University of Kentucky High Tunnel Research Facility

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High Tunnel Tomatoes Planted

Posted by UKHTRF on April 7, 2014 at 9:40 AM Comments comments (1)

Hello all,

Last week, we got all of our tunnel tomatoes in the ground--we are using the variety Arbason this week. Since this is a research farm, we do lots of experiments. This year with our tomatoes, we are experimenting with planting dates (see our previous post), but we are also experimenting with strip tilling tomatoes in the tunnels. Last fall, we seeded winter wheat and red clover in one of our tunnel beds and two weeks ago, we mowed it down with the flail mower attachment on our BCS 853. This past week, we ran a chisel plow down the middle of the beds, added fertilizer and compost, and then used the stip tiller attachment on the BCS to prepare a tilled strip. We planted tomatoes into this strip on 18" spacing. We will compare leaching, nutrient availability, and other markers of soil quality between this bed and another we planted with landscape fabric mulch. 


Above: The strip tilled plot of Arbason tomatoes. Left, overview; Right, Detail

Below: Overhead view of landscape fabric mulched tomato bed

It should be interesting to see how these beds compare in terms of yield, in addition to the soil quality and nutrient data mentioned above.

This conservation tillage work is supported by the KY Natural Resource Conservation Service, who is partnering with us to work on bringing conservation practices from the field into the tunnels.

Visit to Grow Appalachia tunnels in London, KY

Posted by UKHTRF on March 7, 2014 at 10:05 AM Comments comments (0)

Hey everybody, feels like the spring is about to explode. Our big plantings are about to start (Tomato trial planting dates already happening, Beets mid March, and everything else takes off in April). 

Last week we headed out to one of the many Grow Appalachia sites at the Laurel County African American Heritage Center in London, KY. This is one of the state-wide sites at which we are doing some soil and temperature monitoring this year. They are also working pairing solar pumps and gravity fed low-flow drip irrigation, and we are doing our best to help them with that in whatever ways we can. 

They have 3 tunnels on this site currently.

Here is a look at part of their low-flow drip system.

We'll keep you updated on this stuff as we have more to share, but it is too exciting not to share a little bit now.


Planting on our minds

Posted by UKHTRF on January 31, 2014 at 9:45 AM Comments comments (0)

Hello Everyone!

Despite the continual frigid temperatures, we know that spring is just around the corner. For tunnel growers, spring comes even a little bit earlier than it does in the field. We are starting some of our transplants now (tomatoes and peppers for April 1st, and 15th plantings) and will do some bed prep later in the month of February. While this site is dedicated to our tunnels, we thought we might feature a little information about another technology we grow in: a "solar greenhouse" adapted from designs found globally. These greenhouses use water barrels or sand filled structures to trap heat throughout the day and then release that heat slowly overnight. It's still no active heating, but the passive solar capacity of the structure is increased.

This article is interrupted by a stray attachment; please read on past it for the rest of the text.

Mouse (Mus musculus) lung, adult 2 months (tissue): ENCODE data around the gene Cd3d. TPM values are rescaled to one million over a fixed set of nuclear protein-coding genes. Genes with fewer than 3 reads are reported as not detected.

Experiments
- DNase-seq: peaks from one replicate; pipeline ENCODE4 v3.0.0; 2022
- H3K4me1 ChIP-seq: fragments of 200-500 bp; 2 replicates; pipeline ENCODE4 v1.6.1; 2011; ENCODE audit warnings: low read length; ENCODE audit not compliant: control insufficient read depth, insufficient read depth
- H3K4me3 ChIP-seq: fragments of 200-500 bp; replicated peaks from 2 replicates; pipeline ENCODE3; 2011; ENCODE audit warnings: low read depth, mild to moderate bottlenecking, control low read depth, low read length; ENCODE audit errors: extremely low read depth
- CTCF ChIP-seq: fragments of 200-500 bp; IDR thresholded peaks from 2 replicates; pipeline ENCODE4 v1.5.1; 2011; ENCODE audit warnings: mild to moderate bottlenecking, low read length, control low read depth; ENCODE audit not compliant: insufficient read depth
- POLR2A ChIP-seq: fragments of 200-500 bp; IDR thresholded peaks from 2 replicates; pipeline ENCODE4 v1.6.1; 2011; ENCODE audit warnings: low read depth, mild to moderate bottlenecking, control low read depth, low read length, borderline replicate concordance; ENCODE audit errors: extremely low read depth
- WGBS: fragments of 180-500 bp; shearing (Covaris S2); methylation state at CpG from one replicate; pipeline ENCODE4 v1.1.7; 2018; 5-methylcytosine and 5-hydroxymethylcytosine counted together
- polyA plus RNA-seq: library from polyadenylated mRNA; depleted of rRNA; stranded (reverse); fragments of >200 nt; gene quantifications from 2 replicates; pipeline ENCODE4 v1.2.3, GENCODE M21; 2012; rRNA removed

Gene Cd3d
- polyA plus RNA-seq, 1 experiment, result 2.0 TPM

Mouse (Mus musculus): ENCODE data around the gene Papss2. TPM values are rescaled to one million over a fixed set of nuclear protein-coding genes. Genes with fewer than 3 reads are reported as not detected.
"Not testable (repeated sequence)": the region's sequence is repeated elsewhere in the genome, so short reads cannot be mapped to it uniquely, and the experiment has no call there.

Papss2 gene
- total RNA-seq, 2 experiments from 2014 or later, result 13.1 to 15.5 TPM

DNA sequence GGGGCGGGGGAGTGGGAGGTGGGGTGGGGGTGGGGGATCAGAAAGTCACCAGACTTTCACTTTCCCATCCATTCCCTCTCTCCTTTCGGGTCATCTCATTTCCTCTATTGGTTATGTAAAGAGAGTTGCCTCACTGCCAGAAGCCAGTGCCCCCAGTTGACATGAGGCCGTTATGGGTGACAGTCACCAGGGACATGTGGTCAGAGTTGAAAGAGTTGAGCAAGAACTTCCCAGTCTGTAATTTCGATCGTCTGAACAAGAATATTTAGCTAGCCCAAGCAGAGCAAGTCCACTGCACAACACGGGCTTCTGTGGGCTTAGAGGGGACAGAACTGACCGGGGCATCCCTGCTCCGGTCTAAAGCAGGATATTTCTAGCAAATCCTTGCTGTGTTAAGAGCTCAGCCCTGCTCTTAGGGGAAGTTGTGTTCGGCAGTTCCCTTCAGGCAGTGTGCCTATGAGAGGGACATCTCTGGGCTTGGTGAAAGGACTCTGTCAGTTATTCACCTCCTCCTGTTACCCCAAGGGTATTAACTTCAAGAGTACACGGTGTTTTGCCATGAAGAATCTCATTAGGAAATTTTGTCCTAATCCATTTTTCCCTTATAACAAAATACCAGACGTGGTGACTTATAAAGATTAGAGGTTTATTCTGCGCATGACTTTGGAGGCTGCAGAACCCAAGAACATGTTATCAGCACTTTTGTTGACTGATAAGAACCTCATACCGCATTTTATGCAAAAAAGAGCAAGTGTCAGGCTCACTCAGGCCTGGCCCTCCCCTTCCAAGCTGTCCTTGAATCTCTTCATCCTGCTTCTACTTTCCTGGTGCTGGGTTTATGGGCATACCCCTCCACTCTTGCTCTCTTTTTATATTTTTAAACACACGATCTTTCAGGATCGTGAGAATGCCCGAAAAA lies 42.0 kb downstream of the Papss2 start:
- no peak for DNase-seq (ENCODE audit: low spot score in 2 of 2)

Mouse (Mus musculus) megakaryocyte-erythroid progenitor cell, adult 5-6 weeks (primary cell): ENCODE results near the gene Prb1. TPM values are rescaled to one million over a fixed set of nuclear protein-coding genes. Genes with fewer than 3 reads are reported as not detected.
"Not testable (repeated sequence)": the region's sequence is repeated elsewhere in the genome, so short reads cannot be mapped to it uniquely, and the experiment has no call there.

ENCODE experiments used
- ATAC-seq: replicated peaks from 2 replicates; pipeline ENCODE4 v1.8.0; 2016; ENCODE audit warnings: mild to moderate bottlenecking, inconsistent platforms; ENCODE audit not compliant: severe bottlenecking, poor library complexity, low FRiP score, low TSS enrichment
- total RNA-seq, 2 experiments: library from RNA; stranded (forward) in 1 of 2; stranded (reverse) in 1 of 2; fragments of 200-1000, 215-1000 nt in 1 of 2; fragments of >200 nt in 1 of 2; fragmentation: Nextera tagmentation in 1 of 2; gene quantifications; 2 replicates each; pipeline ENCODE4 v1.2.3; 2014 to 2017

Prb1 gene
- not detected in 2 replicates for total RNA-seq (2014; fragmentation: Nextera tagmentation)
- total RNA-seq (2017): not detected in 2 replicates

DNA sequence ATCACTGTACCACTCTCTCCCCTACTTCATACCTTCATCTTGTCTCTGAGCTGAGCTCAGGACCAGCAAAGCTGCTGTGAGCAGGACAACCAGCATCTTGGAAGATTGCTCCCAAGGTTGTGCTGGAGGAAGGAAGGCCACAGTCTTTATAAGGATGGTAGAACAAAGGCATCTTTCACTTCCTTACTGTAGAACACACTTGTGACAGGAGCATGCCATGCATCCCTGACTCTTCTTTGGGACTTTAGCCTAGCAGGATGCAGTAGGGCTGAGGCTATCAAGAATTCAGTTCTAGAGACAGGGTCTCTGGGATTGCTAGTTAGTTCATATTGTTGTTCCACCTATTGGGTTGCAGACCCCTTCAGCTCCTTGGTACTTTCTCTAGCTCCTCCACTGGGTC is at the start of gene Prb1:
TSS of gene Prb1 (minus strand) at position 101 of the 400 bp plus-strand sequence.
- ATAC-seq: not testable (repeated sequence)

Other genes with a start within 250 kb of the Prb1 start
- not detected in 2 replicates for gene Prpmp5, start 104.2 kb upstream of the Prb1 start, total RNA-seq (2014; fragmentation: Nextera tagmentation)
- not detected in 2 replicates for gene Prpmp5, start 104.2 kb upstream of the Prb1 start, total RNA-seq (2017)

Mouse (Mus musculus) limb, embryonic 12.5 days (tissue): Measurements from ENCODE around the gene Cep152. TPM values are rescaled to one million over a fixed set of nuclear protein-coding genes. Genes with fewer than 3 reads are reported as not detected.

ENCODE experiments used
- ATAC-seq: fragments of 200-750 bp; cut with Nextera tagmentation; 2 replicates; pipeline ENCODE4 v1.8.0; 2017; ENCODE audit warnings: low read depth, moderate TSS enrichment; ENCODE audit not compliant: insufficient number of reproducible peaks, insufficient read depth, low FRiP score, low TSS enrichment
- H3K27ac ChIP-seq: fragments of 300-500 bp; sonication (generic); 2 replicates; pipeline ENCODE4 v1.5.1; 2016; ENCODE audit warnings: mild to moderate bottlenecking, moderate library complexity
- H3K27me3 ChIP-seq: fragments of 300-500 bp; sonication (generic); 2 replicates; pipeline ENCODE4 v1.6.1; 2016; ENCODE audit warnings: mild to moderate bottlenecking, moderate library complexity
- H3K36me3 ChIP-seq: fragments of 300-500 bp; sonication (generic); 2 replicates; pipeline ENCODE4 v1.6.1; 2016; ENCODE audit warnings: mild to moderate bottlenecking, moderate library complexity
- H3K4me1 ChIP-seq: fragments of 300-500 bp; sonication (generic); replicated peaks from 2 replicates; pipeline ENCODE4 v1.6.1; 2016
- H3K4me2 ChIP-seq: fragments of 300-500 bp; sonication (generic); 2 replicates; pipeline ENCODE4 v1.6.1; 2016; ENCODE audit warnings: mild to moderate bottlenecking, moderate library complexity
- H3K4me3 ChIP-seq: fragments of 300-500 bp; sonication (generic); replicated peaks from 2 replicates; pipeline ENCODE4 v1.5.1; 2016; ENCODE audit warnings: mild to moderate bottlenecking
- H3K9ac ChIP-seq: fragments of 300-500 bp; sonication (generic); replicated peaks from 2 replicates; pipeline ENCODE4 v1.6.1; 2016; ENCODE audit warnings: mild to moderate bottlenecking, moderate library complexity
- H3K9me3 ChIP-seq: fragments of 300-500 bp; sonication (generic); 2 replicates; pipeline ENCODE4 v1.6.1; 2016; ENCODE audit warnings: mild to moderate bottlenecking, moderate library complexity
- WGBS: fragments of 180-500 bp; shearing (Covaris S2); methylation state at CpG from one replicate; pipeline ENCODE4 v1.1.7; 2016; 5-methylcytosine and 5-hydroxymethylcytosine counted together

We have a planting date trial for tomatoes in these structures as well as in the field and in our tunnels. The planting dates are as follows:

Solar Greenhouse

2/15, 3/1, 3/15, 4/1

High Tunnel

3/1, 3/15, 4/1, 4/15


4/1, 4/15, 5/1, 5/15

As you can see, we are going into that solar greenhouse VERY soon. We actually started some of our transplants back before Christmas. Since our planting date is coming up soon, we actually got out and worked ground in the solar greenhouse over the last few weeks. 

This picture was taken yesterday. It was hot enough inside that tunnel that we were sweating in short sleeves. It felt like June!

Our general approach is:

1. Flail mow the cover crop (using a BCS)

2. Let the residue sit for a week or so to begin breakdown.

3. Till in residue

4. Form beds.

5. Wait a few more weeks for more breakdown.

6. Final bed prep/fertilizer application.

7. Planting.

All the while, we will be promoting breakdown by applying water. We lay drip tape first and then cover the ground with landscape fabric to suppress weeds. This landscape fabric has holes burned in it big enough to plant the tomatoes into.

It's pretty a strange feeling to be making beds like this in January, but we want to see how far we can push this season extension thing!

After the Polar Vortex

Posted by UKHTRF on January 13, 2014 at 10:05 AM Comments comments (0)

We--like many others--are assessing damage to our crops after the chilling temperatures and winds blew through the Bluegrass in the early days of the New Year. Surprisingly, we only lost a few crops during that incredible cold. In our beet beds, the Red Ace variety survived the best, while the Golden Beets fared the worst. We lost enough Goldens and Chioggias to call them crop losses, but we still have our fingers crossed on the Red Ace. We lost a few head lettuces here and there, and some of our greens had some frost damage, but by and large, we still appear in good shape. The biggest shock of all was probably the survival of some tiny arugula and spinach that had just poked up before the cold came.

We have been using frost blanket (row cover) inside the tunnels over the nights when temps were expected to dip below the mid-20s Fahrenheit. This provides a little more insulation and helps keep any frost that might form in the tunnels off the plants. We take the blanket off the crops during the days to allow the little bit of winter light that comes through to reach the plant. 

How are your tunnel crops faring after the Big Chill? Let us know!